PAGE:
"Undercover Brother" has such a cheerfully zingy energy that you keep rooting for it even when its jokes turn flatter than a jump shot at a YMCA pickup game. Sending up the blaxploitation films of the 1970s would seem an easy and pointless exercise, but this is a spoof comedy that, for once, has an actual point of view.
The movie posits that African-American self-expression reached its pinnacle in the days when Jesse Jackson was sporting an afro and Richard Roundtree and Pam Grier were kicking some serious on-screen butt. But then, the smoky-voiced narrator intones, disaster struck in the form of Urkel, the unbearably nerdy kid from TV's "Family Matters," and ultimately, the horrific sight of Dennis Rodman in a wedding dress.
Who's to blame for this besmirching of black culture? Why, The Man, of course. This all-purpose blaxploitation villain has been leading a conspiracy "to turn back the clock on race relations," and it's up to the secret B.R.O.T.H.E.R.H.O.O.D. to fight for "Truth, Justice and the Afro-American Way."
Eddie Griffin, whose movie roles have tended toward the pesky and annoying, plays Undercover Brother, a freelance, kung-fu-happy do-gooder who can spin out his '70s Cadillac convertible without spilling his pop and looks like he just stepped out of a Funkadelic concert, foot-tall afro and all. Sistah Girl (Aunjanue Ellis), the B.R.O.T.H.E.R.H.O.O.D.'s top operative, dismisses him as "a 'Soul Train' reject with a Robin Hood complex."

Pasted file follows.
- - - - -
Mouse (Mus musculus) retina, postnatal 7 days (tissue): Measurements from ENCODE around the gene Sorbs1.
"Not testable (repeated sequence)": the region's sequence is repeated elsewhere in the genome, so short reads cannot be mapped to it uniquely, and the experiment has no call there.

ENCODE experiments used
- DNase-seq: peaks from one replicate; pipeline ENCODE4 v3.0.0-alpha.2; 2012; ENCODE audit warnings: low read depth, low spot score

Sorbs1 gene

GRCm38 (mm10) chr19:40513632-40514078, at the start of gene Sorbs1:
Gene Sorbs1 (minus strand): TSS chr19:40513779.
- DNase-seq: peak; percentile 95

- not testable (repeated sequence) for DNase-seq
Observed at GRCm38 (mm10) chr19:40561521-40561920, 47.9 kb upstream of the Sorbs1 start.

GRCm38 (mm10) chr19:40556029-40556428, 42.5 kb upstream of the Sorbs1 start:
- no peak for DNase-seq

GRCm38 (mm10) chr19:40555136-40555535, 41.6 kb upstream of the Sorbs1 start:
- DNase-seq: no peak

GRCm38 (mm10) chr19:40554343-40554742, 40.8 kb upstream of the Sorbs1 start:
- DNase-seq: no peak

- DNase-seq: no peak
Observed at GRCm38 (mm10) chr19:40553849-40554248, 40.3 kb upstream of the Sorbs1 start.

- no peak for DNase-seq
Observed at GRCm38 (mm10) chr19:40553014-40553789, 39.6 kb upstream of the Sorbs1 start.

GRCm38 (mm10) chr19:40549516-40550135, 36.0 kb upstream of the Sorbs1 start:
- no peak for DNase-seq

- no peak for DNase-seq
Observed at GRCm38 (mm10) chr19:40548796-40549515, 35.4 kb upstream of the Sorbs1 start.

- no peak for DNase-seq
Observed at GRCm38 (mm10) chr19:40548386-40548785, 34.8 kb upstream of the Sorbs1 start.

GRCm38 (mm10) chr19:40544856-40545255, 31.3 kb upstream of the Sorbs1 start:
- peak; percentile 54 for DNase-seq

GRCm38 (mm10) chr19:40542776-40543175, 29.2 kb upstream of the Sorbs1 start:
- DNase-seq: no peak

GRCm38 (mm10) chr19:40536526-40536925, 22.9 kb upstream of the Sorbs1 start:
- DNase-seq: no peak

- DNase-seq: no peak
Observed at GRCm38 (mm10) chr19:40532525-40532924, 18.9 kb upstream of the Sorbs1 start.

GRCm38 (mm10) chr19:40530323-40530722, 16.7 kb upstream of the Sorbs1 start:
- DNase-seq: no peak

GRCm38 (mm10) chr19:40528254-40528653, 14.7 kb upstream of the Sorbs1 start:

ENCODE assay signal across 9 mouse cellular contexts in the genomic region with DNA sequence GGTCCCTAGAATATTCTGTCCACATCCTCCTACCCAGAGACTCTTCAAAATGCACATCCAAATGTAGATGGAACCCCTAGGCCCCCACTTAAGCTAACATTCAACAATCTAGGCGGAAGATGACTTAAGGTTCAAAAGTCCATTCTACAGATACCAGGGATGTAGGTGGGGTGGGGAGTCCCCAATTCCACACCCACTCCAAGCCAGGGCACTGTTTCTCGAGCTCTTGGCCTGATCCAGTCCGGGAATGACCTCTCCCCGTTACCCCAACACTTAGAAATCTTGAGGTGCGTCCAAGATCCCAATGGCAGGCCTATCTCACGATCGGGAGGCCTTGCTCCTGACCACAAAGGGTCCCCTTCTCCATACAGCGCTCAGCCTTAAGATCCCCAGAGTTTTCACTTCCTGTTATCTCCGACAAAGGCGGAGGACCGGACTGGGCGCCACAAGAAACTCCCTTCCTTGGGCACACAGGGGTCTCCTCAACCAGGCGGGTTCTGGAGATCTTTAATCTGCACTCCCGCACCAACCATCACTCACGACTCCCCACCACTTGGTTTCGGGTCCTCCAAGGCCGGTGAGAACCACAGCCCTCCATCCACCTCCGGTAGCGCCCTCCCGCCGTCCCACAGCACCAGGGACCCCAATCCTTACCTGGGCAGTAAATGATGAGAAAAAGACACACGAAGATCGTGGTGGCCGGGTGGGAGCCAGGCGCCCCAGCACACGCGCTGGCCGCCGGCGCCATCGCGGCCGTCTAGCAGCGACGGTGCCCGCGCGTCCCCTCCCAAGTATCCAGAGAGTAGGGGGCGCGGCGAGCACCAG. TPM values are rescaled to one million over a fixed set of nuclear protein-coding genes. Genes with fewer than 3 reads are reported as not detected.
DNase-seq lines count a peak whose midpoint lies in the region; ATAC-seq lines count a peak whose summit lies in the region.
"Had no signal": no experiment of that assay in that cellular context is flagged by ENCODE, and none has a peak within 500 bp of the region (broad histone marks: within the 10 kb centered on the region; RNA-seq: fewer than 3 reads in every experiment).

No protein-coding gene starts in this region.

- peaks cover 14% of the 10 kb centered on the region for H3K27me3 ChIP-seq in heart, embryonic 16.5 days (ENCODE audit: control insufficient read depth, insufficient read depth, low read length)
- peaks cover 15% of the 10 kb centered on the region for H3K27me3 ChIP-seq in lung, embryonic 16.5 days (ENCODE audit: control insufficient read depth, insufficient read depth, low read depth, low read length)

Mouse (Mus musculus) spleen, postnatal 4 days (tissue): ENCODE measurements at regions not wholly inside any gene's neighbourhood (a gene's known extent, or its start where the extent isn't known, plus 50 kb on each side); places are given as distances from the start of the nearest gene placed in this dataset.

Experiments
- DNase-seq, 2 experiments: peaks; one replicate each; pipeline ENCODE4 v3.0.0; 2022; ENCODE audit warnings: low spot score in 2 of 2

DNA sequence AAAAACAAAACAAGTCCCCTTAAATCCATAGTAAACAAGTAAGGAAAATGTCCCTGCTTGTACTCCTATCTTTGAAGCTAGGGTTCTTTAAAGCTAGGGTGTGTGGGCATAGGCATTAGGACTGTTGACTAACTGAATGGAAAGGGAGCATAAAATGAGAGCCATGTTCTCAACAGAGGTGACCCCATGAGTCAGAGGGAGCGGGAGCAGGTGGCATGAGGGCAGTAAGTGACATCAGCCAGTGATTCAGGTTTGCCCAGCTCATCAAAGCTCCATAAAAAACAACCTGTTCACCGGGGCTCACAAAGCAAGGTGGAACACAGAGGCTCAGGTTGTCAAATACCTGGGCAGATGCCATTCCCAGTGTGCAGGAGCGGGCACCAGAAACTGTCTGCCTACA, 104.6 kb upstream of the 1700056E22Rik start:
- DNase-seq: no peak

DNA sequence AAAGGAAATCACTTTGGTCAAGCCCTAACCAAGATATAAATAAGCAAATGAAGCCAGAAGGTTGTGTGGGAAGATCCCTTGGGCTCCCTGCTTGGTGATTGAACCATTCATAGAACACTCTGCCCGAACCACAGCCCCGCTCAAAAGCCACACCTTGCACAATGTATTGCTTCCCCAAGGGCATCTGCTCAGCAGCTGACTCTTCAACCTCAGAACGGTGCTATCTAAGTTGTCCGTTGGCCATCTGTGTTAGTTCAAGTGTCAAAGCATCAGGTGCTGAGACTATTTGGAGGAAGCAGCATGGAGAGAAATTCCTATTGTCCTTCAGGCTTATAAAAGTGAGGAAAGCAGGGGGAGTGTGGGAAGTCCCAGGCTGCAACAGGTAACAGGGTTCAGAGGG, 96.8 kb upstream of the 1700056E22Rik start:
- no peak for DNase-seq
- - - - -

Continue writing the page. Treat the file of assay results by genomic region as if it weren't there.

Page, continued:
But the B.R.O.T.H.E.R.H.O.O.D. needs Undercover Brother to counteract The Man's latest nefarious plan. Gen. Boutwell (Billy Dee Williams) is a Colin Powell-type figure about to announce his candidacy for president - that is, until Mr. Feather (Chris Kattan), The Man's main man, gets to him.
The general's news conference turns out to be an announcement that he's launching a chain of fried chicken restaurants, much to the horror of the hopeful B.R.O.T.H.E.R.H.O.O.D. gang. Later we learn that if you order an eight-piece "Nappy Meal" from General's Fried Chicken, you get a free 32 oz. malt liquor - a tweaking of Williams' own endorsement past.
With a brainwashing scheme apparently in effect, Undercover Brother is brought into the B.R.O.T.H.E.R.H.O.O.D., led by the requisitely explosive The Chief (Chi McBride), who has a picture of Danny Glover on his wall and dutifully complains, "I'm getting too old for this (stuff)."
Smart Brother (Gary Anthony Williams) - the characters' generic names are a kind of running joke - is a bespectacled, roly-poly guy who dutifully pecks away at his computer keyboards, and Conspiracy Brother (comedian Dave Chappelle) sees anti-black conspiracies in everything from the invention of computers - for which he credits George Washington Carver-to the establishment of the NBA three-point shot. Though even he won't bite on the question of O.J. Simpson's guilt.
On the villain side, White She-Devil (Denise Richards), a shapely white woman who serves as "black man's Kryptonite," is unleashed to distract Undercover Brother from his mission by turning him into a mayonnaise-loving yuppie. At one point she and a couple of white henchmen brawl with Sistah Girl and Undercover Brother until Undercover Brother and the henchmen stop, pull up a few chairs, pop open some drinks and appreciate the spectacle of two women catfighting.